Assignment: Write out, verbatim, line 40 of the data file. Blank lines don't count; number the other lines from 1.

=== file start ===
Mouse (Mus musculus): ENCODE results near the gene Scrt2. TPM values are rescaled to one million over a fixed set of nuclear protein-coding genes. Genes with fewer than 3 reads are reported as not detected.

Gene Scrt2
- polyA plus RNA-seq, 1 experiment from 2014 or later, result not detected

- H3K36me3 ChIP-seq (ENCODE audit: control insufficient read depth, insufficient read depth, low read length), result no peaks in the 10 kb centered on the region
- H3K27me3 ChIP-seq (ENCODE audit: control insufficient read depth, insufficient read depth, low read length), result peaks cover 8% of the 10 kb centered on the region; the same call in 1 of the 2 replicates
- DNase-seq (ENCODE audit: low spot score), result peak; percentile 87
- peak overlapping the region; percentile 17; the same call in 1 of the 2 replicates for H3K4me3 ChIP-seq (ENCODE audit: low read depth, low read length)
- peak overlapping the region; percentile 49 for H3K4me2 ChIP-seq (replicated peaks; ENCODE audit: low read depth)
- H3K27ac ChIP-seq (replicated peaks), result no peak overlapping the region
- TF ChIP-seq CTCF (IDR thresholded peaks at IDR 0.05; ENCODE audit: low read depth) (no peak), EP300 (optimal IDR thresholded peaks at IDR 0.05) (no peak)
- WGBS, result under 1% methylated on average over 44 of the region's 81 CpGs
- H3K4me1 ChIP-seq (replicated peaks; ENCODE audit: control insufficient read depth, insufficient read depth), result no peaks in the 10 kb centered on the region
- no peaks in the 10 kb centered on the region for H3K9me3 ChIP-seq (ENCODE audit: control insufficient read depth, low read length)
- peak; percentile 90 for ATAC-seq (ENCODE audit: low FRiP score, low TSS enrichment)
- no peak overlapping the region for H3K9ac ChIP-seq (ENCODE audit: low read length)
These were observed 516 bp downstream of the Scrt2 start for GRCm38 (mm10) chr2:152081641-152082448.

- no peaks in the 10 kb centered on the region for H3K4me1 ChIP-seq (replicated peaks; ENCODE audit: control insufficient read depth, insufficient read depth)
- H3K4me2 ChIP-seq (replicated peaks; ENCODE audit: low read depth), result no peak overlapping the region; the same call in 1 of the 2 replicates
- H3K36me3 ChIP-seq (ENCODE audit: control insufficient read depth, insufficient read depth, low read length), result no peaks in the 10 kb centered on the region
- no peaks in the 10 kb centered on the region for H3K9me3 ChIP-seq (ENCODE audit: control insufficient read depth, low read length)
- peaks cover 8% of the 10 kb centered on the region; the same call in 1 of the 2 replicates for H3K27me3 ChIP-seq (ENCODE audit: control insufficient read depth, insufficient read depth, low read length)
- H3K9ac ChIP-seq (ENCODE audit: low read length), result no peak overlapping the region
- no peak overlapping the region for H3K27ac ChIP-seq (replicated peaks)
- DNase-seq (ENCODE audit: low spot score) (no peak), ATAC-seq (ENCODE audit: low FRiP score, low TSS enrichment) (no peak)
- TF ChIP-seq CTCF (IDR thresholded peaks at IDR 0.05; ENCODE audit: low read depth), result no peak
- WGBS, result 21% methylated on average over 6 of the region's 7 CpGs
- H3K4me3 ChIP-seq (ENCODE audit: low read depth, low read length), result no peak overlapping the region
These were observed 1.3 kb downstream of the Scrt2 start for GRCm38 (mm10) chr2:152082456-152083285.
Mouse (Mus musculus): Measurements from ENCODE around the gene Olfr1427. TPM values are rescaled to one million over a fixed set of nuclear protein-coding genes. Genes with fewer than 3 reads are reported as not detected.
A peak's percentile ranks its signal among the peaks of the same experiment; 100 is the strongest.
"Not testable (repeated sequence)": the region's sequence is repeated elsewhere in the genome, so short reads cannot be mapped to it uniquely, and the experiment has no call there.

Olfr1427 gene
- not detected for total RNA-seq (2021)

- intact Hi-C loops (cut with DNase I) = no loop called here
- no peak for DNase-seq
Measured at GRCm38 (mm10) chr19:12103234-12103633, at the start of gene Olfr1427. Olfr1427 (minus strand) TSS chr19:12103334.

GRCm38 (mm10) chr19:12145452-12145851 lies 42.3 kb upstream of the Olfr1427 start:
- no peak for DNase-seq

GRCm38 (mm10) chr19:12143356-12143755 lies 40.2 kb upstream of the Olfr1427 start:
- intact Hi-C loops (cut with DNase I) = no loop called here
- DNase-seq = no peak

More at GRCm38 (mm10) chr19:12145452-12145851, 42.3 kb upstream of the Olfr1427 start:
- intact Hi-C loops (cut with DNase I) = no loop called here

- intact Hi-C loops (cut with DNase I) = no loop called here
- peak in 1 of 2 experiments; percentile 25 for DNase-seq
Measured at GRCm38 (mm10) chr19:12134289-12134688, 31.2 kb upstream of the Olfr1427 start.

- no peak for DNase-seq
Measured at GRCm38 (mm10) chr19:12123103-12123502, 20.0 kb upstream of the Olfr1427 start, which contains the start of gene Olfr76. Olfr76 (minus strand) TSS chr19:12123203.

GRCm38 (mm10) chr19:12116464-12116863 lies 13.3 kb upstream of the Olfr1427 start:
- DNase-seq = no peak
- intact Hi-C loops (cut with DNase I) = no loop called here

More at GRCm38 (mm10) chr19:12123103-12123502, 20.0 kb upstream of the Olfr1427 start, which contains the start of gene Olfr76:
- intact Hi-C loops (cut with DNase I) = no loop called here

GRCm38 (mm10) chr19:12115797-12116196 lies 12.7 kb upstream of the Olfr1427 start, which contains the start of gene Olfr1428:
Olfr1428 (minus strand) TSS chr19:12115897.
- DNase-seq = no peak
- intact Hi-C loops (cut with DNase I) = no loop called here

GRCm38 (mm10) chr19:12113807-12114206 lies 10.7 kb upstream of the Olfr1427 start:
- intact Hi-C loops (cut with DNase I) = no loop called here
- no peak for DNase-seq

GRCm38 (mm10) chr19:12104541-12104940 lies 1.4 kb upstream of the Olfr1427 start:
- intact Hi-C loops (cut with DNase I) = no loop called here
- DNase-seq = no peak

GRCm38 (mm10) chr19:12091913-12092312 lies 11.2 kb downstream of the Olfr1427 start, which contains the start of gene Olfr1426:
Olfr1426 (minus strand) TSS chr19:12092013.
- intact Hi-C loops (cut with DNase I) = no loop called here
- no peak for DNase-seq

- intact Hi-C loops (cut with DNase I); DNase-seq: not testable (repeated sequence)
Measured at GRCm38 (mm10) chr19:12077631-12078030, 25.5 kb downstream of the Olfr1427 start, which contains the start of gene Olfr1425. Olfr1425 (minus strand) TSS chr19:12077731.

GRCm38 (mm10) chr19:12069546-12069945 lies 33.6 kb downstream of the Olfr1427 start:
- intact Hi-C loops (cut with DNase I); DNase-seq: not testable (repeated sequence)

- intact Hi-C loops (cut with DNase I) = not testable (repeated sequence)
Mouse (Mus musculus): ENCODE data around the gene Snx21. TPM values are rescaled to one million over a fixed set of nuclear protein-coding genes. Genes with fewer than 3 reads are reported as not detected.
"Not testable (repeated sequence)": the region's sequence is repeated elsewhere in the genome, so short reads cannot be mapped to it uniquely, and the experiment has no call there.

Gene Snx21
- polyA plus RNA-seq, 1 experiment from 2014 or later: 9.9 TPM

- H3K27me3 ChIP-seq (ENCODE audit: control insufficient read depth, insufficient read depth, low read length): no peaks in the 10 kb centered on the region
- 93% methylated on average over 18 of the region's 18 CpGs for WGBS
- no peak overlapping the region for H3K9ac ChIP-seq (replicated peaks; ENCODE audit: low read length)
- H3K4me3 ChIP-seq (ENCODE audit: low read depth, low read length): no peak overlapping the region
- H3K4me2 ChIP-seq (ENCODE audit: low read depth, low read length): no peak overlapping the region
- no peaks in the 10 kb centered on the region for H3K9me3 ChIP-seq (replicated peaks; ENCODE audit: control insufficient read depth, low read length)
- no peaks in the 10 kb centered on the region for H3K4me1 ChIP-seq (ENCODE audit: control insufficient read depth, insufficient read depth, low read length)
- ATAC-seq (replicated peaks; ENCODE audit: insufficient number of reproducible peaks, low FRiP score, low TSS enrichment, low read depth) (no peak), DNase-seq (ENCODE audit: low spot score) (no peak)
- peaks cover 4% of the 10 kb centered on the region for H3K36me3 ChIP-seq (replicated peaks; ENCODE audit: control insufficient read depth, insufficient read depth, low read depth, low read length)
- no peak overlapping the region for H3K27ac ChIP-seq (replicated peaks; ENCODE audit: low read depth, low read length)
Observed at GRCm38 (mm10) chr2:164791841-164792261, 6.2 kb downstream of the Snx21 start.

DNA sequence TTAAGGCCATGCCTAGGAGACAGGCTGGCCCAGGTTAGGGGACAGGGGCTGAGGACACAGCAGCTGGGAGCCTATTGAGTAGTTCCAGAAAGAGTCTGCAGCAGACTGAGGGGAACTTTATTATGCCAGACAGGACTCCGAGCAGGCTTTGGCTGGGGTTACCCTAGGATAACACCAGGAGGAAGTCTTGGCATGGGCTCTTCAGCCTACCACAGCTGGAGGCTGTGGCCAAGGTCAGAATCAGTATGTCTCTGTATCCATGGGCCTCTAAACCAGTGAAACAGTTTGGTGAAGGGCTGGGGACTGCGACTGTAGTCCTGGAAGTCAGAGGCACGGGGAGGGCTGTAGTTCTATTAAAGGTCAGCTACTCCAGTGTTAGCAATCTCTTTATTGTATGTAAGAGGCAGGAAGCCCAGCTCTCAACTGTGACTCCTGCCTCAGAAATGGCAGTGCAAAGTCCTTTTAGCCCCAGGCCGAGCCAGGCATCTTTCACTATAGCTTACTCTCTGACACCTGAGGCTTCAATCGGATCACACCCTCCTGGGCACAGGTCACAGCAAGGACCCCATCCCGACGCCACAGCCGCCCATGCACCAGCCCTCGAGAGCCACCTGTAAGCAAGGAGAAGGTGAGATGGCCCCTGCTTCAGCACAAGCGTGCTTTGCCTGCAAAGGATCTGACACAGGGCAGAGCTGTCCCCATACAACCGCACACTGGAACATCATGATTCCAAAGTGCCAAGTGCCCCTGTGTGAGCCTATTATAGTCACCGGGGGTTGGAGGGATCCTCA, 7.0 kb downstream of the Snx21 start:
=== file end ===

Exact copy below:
- intact Hi-C loops (cut with DNase I) = no loop called here